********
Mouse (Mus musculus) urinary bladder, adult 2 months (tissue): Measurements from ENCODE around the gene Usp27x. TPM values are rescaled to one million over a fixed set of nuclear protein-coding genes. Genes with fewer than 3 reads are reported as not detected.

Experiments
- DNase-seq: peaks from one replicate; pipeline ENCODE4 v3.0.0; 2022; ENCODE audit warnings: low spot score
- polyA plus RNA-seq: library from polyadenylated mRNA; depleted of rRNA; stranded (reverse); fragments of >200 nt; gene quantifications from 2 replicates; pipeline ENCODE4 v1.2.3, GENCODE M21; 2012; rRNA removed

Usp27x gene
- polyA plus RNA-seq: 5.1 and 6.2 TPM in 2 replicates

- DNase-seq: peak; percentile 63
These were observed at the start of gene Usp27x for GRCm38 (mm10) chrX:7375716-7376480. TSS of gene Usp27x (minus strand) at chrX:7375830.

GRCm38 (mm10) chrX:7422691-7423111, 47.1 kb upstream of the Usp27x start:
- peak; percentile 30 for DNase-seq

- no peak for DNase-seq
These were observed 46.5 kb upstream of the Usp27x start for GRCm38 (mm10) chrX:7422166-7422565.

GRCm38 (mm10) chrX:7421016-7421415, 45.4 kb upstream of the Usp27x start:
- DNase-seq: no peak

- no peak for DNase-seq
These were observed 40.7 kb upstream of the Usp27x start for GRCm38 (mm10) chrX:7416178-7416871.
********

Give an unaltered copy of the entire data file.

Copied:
Mouse (Mus musculus) urinary bladder, adult 2 months (tissue): Measurements from ENCODE around the gene Usp27x. TPM values are rescaled to one million over a fixed set of nuclear protein-coding genes. Genes with fewer than 3 reads are reported as not detected.

Experiments
- DNase-seq: peaks from one replicate; pipeline ENCODE4 v3.0.0; 2022; ENCODE audit warnings: low spot score
- polyA plus RNA-seq: library from polyadenylated mRNA; depleted of rRNA; stranded (reverse); fragments of >200 nt; gene quantifications from 2 replicates; pipeline ENCODE4 v1.2.3, GENCODE M21; 2012; rRNA removed

Usp27x gene
- polyA plus RNA-seq: 5.1 and 6.2 TPM in 2 replicates

- DNase-seq: peak; percentile 63
These were observed at the start of gene Usp27x for GRCm38 (mm10) chrX:7375716-7376480. TSS of gene Usp27x (minus strand) at chrX:7375830.

GRCm38 (mm10) chrX:7422691-7423111, 47.1 kb upstream of the Usp27x start:
- peak; percentile 30 for DNase-seq

- no peak for DNase-seq
These were observed 46.5 kb upstream of the Usp27x start for GRCm38 (mm10) chrX:7422166-7422565.

GRCm38 (mm10) chrX:7421016-7421415, 45.4 kb upstream of the Usp27x start:
- DNase-seq: no peak

- no peak for DNase-seq
These were observed 40.7 kb upstream of the Usp27x start for GRCm38 (mm10) chrX:7416178-7416871.